Truth be told, there isn't a lot I can say about the new GeForce GTX 1660. It's faster than the GeForce GTX 1060 6GB, as you'd expect from a card that's intended as the direct successor to last generation's model. But aside from the improvements at the architecture level for Turing, the GeForce GTX 1660 is very much an iterative upgrade.
Still, that's not necessarily a bad thing. Yes, this year's hardware is faster than last year's, which doesn't seem particularly exciting or newsworthy, especially when the upgrades are more incremental than game-changing. That said, progress is progress, and I think we're reaching the point where so-called budget cards actually serve up pretty decent performance, and you don't have to turn all the settings down just to get a playable experience.
Furthermore, the Turing cards pushed a GeForce GTX 1060-class card down to the space previously occupied by the GeForce GTX 1050 and 1050 Ti. The GeForce GTX 1660 can push over 60fps at max settings in many of the triple A titles I benchmarked, and I think that's quite impressive for a card that retails at US$219. It's not quite as cheap as the US$139 that the GeForce GTX 1050 Ti launched at, but I feel like we're getting there (perhaps with Turing's successor?).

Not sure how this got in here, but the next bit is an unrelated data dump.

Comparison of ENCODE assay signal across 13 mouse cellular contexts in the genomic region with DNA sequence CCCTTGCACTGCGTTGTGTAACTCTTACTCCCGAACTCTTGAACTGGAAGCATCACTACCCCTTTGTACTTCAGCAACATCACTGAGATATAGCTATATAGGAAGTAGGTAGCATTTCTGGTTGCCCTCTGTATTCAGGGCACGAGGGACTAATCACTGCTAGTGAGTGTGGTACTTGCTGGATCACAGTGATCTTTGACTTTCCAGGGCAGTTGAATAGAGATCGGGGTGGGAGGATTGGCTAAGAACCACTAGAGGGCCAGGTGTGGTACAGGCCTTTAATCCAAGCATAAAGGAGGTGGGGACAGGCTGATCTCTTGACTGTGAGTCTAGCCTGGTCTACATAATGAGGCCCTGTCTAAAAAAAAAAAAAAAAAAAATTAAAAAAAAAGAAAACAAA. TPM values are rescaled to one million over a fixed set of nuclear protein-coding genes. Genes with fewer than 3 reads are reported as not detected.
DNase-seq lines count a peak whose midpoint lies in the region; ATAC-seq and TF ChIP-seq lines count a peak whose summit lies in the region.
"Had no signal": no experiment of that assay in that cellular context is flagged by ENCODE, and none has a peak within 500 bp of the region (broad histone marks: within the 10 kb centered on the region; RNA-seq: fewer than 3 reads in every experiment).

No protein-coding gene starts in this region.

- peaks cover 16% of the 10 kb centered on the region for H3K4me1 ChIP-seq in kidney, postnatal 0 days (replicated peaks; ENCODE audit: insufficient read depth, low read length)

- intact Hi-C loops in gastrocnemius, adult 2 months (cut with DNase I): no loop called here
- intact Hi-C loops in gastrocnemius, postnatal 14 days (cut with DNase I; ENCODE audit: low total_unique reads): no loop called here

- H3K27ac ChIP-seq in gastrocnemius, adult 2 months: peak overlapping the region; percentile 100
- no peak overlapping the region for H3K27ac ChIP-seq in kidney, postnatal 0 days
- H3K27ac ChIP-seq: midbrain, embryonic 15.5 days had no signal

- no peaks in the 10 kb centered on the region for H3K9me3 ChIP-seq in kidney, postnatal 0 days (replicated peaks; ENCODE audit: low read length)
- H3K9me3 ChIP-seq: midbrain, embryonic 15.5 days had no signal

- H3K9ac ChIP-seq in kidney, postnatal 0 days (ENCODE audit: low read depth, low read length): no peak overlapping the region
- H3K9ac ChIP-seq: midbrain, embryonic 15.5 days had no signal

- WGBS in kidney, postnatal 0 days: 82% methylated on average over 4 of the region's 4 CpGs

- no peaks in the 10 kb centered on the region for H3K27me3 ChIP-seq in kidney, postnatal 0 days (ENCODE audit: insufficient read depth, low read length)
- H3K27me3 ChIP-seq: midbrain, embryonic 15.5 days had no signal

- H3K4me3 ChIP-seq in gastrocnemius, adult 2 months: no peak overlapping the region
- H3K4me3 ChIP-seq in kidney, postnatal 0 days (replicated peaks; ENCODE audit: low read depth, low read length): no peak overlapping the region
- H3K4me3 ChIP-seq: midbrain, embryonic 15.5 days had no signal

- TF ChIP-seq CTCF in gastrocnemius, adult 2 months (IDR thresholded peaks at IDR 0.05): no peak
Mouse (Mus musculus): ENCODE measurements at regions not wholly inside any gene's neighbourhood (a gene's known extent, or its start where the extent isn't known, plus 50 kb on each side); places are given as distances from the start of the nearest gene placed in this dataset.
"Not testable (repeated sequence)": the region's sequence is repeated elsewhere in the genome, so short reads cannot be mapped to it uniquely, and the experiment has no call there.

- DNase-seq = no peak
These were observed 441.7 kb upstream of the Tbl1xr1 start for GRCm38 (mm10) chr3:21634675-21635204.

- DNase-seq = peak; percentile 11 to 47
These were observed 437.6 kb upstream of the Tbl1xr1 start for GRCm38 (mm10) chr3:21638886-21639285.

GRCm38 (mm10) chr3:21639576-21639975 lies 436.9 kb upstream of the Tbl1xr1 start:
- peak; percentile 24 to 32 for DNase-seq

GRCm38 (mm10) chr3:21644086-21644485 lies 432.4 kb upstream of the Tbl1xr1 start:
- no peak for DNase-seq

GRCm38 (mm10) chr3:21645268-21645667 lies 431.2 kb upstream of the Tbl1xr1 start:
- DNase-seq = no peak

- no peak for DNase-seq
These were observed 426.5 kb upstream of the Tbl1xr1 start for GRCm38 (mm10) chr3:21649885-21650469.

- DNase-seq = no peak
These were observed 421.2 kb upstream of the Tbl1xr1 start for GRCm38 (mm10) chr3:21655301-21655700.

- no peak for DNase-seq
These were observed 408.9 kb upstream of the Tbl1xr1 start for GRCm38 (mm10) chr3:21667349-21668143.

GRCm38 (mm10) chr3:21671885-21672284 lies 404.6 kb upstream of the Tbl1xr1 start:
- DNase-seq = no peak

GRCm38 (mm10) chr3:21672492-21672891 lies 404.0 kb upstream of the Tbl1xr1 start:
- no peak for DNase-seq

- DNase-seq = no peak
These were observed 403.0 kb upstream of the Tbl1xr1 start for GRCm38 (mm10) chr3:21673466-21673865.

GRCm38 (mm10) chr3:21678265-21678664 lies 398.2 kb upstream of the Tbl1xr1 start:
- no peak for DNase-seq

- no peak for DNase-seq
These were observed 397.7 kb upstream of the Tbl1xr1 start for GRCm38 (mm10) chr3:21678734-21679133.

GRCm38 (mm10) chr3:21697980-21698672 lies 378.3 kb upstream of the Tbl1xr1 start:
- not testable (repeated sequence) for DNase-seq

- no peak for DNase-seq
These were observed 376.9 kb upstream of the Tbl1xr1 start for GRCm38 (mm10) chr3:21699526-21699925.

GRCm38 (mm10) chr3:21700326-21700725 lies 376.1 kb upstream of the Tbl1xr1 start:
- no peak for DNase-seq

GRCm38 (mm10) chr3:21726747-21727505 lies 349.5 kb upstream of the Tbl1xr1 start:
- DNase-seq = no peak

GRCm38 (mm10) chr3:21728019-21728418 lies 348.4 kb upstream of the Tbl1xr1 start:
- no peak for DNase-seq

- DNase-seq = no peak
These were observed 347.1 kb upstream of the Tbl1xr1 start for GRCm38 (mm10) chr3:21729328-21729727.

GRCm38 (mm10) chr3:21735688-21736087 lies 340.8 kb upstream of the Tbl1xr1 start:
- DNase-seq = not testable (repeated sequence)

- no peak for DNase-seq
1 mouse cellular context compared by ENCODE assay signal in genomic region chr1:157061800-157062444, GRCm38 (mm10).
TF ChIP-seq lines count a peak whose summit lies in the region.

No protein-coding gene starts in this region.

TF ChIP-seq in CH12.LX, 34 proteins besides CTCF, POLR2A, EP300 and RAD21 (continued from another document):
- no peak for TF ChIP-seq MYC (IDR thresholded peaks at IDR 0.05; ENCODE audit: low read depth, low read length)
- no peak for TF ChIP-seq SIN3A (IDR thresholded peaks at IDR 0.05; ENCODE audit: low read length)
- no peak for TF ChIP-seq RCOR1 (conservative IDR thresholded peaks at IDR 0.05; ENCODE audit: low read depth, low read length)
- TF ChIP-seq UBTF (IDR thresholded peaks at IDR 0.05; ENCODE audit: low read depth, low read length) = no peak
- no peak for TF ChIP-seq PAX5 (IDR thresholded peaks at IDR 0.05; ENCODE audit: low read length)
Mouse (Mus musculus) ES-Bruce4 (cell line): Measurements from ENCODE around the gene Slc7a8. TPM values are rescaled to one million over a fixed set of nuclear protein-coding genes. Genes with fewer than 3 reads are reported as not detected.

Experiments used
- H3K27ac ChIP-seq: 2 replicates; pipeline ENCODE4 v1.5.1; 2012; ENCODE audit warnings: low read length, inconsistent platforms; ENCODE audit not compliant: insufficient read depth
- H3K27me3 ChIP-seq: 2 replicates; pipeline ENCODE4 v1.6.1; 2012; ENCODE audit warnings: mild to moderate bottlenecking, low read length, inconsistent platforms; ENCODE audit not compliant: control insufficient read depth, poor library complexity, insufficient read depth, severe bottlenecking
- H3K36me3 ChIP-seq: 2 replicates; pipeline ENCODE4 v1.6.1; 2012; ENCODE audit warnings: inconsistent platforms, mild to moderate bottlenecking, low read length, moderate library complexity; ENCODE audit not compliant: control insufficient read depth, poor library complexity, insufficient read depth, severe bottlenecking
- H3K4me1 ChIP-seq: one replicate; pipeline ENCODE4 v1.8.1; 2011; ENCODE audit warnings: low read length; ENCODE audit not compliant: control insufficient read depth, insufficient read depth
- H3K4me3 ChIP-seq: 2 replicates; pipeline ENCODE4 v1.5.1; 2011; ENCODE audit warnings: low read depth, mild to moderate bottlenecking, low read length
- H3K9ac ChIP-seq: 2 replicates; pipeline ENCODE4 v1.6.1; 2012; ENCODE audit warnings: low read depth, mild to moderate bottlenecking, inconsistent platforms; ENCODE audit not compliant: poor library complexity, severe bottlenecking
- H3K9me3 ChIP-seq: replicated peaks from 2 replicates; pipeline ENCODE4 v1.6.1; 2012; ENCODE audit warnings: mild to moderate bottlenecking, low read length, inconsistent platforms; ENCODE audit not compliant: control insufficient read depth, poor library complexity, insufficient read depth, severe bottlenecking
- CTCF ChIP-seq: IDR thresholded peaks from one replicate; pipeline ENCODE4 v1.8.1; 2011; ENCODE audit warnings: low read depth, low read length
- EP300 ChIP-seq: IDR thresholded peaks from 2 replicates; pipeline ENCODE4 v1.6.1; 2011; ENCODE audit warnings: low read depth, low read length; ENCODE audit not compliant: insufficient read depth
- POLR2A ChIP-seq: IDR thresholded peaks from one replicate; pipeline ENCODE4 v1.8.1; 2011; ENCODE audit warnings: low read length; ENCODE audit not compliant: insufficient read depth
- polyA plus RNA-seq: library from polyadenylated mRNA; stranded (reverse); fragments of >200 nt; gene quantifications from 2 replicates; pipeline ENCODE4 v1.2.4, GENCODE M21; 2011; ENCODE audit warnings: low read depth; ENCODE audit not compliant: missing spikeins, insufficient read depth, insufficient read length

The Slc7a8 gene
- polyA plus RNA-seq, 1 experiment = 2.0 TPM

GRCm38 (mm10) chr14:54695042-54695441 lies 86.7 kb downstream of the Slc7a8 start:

Either way, while Turing may have driven the price of the high-end cards way up, it's also made better performance more accessible at lower prices. If you don't need bleeding-edge performance and are looking to upgrade from a GeForce GTX 960 or older, the GeForce GTX 1660 will make you pretty happy, especially if you only play less demanding esports titles. Having said that, the GeForce GTX 1660 Ti still feels like it offers a better balance between price and performance. If you can afford it, you should definitely pony up.